NEW YORK-- I had six pounds of rhubarb, 40-plus cookbooks and a computer.
Where to look for a recipe?
Despite the cookbooks, I find the Web is often the best place to satisfy a food craving or help me figure out what's for dinner.
The Fannie Farmer cookbook has six rhubarb recipes; Epicurious.com has 84. Fannie Farmer is in my kitchen, but I can send an Epicurious recipe from my office computer to my cell phone.
The thicket of recipe Web sites ranges from the slick -- Saveur.com glorifies peasant food with poster-quality photos -- to the promotional -- Meals.com is a front for Nestle S.A. In between are such specialty sites as Topsecretrecipes.com, which tells you how to reproduce an Applebee's Bananaberry Freeze.
Instead of a complete tour of where to whip up dinner off the Web, what follows is a snack of sites:
If you're ready to wade through a big swap meet of recipes, allrecipes.com ("real recipes from real people") has 26,000. For the most part, it's amateurish in the best sense of the word: Many recipes have three steps and very few involve ordering a rare spice from a specialty store in another state. Graphics, design and layout are virtually nonexistent.
On the down side, there's a fair number of recipes from food manufacturers. I have a hard time believing that Libby's Pumpkin Roll with Cream Cheese Filling and Libby's Pumpkin Cranberry Bread, both submitted by Libby's, made it to the Top 10 rated recipe-list without some ballot-stuffing from Libby's employees.
In the world of magazines, Food & Wine's Web site, foodandwine.com, would be great -- if you subscribe to Food & Wine or buy an issue. Otherwise, you're locked out. With so many great recipes available for free, it's hard to justify the expense.
Too bad, because the site has a beautiful collection of slide shows from different chefs and cuisines. There are 31 recipes and photos of North African food and 27 quick pastas, each with a picture and a thumbnail description.
On to Martha.
For cooks, Martha Stewart Living's Web site is a recipe for frustration (although Martha's post-release letter is a brilliant example of discretion, discussing a prison stay without once mentioning prison). There are 3,600 recipes, according to the site, which is a tiny anise seed compared to the giant 18-course meal other sites provide.
Links to recipes are written in little tiny type, as if footnotes to a legal document. Once you click, they're easier to read, but you can only e-mail the recipe or print it, there's no electronic recipe box to store your favorites.
I will say this: Martha's recipes work. A friend is a devoted Martha baker and everything she makes is delicious and beautiful. But the site is no fun.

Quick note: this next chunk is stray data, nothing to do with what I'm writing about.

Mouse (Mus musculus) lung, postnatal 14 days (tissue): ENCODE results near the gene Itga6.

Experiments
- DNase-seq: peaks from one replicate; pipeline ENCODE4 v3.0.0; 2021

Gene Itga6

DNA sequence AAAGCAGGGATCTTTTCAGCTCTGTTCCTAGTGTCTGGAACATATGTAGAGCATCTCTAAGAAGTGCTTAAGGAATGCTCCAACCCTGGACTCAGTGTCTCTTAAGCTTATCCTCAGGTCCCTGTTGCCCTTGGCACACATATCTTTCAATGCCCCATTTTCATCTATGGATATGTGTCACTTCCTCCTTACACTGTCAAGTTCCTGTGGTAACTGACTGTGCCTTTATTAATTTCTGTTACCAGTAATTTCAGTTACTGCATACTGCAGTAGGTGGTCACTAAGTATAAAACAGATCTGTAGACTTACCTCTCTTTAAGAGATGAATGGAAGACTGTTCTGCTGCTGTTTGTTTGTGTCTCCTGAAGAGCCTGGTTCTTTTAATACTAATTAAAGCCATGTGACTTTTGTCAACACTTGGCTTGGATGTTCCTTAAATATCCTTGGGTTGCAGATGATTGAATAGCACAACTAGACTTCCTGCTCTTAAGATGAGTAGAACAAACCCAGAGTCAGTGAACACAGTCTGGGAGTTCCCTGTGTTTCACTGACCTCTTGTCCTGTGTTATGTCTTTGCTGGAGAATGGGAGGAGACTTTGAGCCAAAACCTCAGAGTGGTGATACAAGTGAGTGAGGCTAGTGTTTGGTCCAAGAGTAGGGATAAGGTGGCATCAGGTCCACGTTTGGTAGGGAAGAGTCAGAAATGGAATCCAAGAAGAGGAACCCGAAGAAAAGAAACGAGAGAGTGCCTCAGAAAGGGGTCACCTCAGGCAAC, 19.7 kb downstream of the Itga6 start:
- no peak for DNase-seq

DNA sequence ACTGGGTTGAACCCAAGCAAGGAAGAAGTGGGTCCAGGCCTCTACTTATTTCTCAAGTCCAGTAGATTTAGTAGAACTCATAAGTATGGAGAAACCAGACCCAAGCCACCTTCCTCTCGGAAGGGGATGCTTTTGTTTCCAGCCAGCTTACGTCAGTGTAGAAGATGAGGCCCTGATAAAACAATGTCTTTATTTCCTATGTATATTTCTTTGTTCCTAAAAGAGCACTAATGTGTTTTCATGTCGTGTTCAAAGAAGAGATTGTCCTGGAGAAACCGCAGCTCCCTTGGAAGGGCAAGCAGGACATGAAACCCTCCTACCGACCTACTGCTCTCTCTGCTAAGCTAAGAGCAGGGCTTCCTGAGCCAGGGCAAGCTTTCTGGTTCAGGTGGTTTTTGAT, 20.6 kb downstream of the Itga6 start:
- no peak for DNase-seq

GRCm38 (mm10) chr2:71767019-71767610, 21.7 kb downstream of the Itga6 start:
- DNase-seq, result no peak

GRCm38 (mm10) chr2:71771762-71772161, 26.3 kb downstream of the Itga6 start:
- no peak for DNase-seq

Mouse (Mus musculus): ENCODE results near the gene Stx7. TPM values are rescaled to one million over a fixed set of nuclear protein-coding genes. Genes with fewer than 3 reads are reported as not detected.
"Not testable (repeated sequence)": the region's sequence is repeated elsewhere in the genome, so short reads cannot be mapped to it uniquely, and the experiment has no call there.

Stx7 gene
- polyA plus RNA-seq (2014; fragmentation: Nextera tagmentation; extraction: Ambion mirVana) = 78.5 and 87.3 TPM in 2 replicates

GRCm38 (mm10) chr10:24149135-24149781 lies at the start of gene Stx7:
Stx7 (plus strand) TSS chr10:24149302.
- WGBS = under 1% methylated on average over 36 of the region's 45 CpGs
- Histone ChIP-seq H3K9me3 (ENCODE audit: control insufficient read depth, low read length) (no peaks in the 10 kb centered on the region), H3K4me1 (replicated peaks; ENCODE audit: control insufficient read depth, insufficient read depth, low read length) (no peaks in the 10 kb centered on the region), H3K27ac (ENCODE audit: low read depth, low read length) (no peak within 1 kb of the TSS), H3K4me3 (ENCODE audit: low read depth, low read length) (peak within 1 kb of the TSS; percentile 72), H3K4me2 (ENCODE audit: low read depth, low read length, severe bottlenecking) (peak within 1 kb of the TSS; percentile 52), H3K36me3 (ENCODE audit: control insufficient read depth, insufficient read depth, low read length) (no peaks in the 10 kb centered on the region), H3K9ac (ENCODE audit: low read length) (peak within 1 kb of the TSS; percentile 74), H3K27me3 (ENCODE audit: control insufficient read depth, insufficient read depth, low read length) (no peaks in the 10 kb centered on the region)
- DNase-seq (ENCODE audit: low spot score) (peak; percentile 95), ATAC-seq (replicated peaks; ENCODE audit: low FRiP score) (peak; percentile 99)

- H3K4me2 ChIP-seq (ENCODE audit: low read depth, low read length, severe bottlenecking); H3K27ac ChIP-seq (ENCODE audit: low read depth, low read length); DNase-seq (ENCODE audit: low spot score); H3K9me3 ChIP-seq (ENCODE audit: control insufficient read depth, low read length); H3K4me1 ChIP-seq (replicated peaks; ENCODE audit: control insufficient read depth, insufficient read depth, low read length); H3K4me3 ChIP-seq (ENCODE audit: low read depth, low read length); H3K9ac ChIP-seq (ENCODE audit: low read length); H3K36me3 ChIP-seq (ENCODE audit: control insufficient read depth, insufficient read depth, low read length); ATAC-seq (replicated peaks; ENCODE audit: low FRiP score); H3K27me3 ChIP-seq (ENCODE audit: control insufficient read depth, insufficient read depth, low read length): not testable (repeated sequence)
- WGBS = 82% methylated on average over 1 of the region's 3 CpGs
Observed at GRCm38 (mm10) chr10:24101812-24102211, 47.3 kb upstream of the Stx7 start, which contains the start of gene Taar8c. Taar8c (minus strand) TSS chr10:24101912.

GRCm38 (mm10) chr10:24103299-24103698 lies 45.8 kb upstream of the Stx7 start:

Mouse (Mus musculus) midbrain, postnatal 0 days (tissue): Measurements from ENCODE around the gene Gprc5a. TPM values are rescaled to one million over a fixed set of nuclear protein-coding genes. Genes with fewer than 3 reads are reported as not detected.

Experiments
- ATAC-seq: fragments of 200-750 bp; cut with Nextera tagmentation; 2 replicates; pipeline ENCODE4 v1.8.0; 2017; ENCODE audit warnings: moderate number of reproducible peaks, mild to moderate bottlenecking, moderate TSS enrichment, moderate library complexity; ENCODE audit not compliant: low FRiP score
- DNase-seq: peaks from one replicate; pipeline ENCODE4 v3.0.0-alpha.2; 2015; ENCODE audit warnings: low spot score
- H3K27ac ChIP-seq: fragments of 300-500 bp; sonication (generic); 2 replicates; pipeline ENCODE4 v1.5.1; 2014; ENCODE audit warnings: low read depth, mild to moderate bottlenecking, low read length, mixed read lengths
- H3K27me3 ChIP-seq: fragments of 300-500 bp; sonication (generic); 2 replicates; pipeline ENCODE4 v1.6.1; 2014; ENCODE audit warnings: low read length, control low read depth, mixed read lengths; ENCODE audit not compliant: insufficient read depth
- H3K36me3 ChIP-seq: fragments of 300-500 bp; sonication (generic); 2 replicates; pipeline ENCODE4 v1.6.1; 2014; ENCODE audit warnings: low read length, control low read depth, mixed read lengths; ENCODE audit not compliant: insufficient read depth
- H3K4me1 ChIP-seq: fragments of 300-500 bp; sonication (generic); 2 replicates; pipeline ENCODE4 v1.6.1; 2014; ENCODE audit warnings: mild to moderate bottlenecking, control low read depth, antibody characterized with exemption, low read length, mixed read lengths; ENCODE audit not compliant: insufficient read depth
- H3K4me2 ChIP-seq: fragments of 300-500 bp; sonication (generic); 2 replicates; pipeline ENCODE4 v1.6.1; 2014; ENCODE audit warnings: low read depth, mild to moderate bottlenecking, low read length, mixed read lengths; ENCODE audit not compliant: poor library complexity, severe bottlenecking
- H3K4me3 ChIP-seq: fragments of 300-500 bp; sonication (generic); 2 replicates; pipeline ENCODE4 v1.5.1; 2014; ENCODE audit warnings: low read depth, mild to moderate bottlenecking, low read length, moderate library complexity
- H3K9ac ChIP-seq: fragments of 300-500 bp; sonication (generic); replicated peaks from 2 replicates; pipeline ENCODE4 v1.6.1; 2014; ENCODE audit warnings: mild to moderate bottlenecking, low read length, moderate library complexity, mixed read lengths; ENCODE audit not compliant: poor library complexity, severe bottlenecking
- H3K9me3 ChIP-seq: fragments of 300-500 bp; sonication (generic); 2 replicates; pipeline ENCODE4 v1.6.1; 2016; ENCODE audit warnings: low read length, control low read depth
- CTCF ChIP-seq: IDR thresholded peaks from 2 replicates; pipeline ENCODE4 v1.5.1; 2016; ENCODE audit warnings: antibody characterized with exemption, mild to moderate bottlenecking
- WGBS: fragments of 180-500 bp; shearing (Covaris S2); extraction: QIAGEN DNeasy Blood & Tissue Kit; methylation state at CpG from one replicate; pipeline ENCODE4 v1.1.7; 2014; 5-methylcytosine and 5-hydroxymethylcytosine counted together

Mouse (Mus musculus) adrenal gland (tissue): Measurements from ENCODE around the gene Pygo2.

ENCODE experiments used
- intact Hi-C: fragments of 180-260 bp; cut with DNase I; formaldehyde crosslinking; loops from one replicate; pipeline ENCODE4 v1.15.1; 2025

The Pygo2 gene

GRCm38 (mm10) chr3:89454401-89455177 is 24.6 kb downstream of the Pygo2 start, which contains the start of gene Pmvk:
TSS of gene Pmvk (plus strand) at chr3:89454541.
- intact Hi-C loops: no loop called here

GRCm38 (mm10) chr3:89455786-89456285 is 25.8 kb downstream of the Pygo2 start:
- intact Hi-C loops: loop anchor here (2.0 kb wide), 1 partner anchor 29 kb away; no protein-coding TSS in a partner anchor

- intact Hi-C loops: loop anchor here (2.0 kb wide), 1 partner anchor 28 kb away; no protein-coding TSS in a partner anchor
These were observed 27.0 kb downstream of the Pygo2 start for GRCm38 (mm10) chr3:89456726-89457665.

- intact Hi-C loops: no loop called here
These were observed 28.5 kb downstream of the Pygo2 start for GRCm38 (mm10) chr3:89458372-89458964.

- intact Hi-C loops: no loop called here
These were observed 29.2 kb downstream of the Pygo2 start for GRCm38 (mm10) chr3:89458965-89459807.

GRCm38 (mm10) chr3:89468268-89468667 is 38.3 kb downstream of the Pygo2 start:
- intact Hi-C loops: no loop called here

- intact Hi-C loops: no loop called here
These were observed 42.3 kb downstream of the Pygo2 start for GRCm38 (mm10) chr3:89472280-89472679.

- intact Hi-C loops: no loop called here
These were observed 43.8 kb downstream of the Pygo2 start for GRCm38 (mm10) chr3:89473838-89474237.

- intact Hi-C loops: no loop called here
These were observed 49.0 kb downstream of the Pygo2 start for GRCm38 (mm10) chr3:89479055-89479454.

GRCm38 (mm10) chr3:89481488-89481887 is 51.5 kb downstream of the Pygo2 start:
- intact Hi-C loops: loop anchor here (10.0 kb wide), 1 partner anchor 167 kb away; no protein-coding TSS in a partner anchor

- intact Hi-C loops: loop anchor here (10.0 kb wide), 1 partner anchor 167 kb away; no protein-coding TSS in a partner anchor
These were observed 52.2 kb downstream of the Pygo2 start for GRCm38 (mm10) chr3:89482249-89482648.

The grandaddy of commercial recipe Web sites, and my favorite, is Epicurious.com, which bills itself as "The World's Greatest Recipe Collection." Run by the online arm of Conde Nast, the publishing company that owns Bon Appetit and Gourmet magazines, the site has a majority of the recipe archives from the magazines -- 20,000 recipes in all. It also has frequently changing articles on everything from Venetian dining to chef/guru Alice Waters' children's garden.
The site's 84 rhubarb recipes include high degree-of-difficulty productions like the rhubarb and white chocolate lattice tart and such novelties as rhubarb poached in jasmine tea with ginger. Then, there are the repeats, including two rhubarb compote recipes.
The format is easy to read, with readers' rating of the recipe, where it came from, when it ran and an icon if it has a photo, if it's quick to make, if it's part of a menu, or if there's a suggested wine pairing.
Readers rate recipes with one to four "forks," one being a mushy disaster and four being a culinary triumph. Some of the more adventurous recipes, or those with the most obscure ingredients, are completely unrated. No one has said a word about the rhubarb lambrusco granita, for instance. (I'd give the rhubarb compote I made three forks.)
One of the joys of the site is the excellent comments from readers. "A Cook from Dublin, Ireland" wrote of the Guinness Stout Ice Cream, "Tried this with eight fellow Guinness workers, all gave it a thumbs up!"
Raves are typical and rants common, but the most fun comments are from people who completely changed a recipe, using whipping cream instead of evaporated milk or bananas instead of butter, then rate the recipe anyway.
On a dark and dreary day, it's always fun to check one of the 595 comments on the site's four-fork rated recipe for "salted water for boiling."
Typical is this, from "A Cook from Los Angeles, CA."
"Fabulous! Love it! My family loves it. Our friends love it. Definitely a keeper. I've been working on something similar for a while, but never pulled it together like this before."
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